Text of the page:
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Jack Bog's Blog, by Jack Bogdanski of Portland, Oregon

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September 2003 Archives

Tuesday, September 30, 2003

A major oversight

For a few years now, I've kept up a Gallery of Jacks, dedicated to famous guys named Jack (and Jackie). And until now, somehow, inexplicably, inexcusably, unspeakably, I have left out this gentleman:

Champ of the airwaves

FM radio is so bad these days. The rich cornucopia known as music is now choked off by a half dozen or so formats, designed more to get listeners to stick around for ads than anything else. Even noncommercial stations are full of station promos, "underwriting announcements" that are indistinguishable from ads, and interminable, amateurish traffic reports that repeat the same things a couple of times an hour every weekday morning and afternoon. It's downright depressing.

Of course, with push buttons on the car radio (and the home stereo remote), a frustrated listener in a place like Portland can maintain his or her sanity by programming in a dozen stations, and hitting the buttons the very second that the music stops and the bad announcers and inane commercial shouting begin.

I was in just such a mode the other day as I tooled around the east side of town running errands. And in the course of that day of short-hop driving, I discovered who is today's true king of Portland commercial radio.

First I was tuned to KISN, the feel-good oldies station, which tends to play the same 100 songs over and over, except during request times when a smart caller may force the DJ to stretch out a bit. Coming through loud and clear was a funky little number called "Here Comes the Night."

When the traffic report came on, it was time to switch over to KINK, the sensitive adult station that's not ashamed to latch onto an artist and play his or her music 'til you can't stand it any more. I remember the '80s, when every other song on this one was by Steely Dan. Now it alternates between the Bonnie Raitt set and the more modern 20-something whiney guys like Coldplay -- boring! On the day in question, they played a track from a forthcoming new album called "What's Wrong with This Picture."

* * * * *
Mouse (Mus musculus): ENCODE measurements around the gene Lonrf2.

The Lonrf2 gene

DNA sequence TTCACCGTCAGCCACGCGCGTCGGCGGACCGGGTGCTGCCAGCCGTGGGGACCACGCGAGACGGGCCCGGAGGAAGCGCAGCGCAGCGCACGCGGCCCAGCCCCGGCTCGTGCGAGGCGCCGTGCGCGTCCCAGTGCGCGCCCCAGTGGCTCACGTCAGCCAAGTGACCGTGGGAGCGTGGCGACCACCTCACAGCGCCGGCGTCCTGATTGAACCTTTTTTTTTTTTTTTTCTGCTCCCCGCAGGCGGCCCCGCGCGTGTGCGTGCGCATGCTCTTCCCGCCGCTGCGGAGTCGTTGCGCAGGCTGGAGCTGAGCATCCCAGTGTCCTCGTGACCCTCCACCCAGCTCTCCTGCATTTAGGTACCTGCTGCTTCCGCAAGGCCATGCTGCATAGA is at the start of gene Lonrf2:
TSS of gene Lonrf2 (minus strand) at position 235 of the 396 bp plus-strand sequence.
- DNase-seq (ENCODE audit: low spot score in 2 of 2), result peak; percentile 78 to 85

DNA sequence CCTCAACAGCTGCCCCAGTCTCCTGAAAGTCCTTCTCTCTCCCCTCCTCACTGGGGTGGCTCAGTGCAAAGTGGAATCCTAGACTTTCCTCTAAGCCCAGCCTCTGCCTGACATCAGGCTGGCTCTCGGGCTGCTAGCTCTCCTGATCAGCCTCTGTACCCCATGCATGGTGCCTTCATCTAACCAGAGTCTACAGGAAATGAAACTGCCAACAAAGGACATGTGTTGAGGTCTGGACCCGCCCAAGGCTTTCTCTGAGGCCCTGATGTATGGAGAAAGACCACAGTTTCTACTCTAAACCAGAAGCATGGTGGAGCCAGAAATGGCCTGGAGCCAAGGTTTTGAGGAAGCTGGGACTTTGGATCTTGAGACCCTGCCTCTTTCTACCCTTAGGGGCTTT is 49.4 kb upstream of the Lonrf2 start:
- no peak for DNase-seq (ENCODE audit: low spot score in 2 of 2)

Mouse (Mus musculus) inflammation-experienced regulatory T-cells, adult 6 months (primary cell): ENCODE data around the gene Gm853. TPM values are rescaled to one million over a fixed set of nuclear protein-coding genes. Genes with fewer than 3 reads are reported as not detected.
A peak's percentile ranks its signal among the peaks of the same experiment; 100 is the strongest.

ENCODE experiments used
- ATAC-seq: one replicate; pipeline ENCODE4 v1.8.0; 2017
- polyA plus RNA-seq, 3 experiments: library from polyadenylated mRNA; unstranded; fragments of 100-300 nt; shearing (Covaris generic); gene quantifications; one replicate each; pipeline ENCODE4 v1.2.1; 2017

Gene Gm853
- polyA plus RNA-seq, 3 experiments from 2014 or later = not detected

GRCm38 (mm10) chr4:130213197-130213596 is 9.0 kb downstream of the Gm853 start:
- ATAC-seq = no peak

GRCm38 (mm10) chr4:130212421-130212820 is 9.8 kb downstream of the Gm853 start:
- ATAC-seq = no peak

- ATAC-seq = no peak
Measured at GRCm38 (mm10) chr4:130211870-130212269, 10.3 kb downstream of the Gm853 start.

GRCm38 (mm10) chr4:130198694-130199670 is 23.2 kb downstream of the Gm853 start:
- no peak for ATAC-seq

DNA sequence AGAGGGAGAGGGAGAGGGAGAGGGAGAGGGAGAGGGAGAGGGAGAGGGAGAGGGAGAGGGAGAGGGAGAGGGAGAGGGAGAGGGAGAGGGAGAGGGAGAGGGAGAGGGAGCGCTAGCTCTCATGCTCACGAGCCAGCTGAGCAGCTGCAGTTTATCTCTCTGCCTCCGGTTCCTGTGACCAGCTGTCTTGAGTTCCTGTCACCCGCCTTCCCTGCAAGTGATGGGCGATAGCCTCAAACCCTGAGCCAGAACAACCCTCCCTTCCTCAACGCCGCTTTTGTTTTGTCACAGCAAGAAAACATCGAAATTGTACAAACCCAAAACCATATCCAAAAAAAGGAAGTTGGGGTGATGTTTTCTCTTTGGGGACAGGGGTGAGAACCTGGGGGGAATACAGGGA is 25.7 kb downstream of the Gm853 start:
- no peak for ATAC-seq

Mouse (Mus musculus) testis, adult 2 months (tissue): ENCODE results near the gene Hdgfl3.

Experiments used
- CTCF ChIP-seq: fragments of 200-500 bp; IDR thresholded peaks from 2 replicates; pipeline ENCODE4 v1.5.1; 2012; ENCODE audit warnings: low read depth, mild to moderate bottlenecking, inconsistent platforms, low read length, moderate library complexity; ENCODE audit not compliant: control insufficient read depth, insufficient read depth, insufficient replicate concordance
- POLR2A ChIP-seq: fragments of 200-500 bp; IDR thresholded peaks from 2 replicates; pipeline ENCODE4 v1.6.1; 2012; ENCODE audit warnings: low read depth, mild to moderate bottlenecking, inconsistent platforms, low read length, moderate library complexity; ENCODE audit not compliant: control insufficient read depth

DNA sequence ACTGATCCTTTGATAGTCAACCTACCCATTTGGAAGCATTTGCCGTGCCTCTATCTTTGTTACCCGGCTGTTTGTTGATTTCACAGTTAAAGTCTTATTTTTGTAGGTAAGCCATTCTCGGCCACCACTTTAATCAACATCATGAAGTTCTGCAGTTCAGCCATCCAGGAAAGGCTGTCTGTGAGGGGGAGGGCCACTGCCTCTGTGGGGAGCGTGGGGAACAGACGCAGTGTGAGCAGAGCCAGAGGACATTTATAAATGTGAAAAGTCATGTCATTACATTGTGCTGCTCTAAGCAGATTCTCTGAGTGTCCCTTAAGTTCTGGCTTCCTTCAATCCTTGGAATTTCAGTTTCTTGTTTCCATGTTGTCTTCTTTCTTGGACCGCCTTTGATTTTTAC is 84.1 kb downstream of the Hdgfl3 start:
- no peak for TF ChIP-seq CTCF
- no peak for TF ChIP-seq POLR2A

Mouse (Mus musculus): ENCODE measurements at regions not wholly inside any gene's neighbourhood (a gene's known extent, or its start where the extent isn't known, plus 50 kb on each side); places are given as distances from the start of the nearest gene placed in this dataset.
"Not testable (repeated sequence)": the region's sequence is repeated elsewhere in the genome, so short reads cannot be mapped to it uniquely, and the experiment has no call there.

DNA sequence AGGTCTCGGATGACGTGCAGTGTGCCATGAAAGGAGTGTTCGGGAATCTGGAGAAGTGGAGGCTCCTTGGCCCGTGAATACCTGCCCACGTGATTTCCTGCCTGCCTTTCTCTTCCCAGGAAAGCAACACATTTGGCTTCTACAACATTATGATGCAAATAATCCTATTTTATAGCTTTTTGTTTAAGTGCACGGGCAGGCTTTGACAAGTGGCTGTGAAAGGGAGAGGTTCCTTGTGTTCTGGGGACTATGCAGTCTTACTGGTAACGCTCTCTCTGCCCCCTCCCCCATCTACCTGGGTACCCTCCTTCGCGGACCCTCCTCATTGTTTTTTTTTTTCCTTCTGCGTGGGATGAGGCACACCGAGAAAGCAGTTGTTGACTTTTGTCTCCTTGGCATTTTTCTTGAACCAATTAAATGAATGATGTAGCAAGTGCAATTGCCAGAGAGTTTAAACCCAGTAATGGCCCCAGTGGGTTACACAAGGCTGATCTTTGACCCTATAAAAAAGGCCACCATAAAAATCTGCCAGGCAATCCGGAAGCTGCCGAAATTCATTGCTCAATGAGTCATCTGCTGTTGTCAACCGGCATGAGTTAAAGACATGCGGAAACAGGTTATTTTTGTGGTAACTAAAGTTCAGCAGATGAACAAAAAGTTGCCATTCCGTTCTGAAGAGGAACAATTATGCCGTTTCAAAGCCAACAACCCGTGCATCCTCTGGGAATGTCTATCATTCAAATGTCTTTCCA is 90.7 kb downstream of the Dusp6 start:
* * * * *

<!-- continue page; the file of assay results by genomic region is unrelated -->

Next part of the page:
When the ads resumed over there, I punched in KGON, the preferred classic rock station of bikers and roofers statewide. There they were having a regular festival devoted to the fellow I'm talking about, including "Wild Night" and some other middle-aged chestnuts.

And so it dawned on me who is the master of today's commercial radio formats -- now appearing on at least three of them. It couldn't happen to a nicer guy than:

Van the Man.

Monday, September 29, 2003

One ringy-dingy

Well, some federal judge somewhere has decided that the national "do not call" list, which allows folks to block telemarketers' calls, is unconstitutional.

My first reaction? I'm starting to lose what respect I had left for federal judges. My cooler, second reaction? The judge is just doing his or her job -- it's the Supreme Court's ill-advised "commercial speech" doctrine that's at fault. Under that doctrine, even the Coors Light twins are protected First Amendment speech. (Not that there's anything wrong with -- twins! Named Klimaszewski!)

But under the Supreme Court doctrine, Congress can regulate commercial speech to further important state interests. The right to be left alone, free of commercial messages, in one's home would seem to be such an interest. Having a phone does not imply consent to unwanted telemarketing calls. We'll see.

The judge probably would have gone along with the list, but for the fact that the law creating it is limited to commercial telemarketing; it does not allow residents to opt out of unsolicited calls from politicians and charities. Well, that's easy enough to remedy -- make those folks subject to the "do not call" list as well. Indeed, most constituents would have preferred them to be included in the ban to begin with. I hate calls from the whole lot of them.

And if Congress won't do that? Then let's have a constitutional amendment OK'ing the law as currently written. It would pass with flying colors, in record time.

Telemarketers, the jig is up. Go find a real job.

Letter from Diane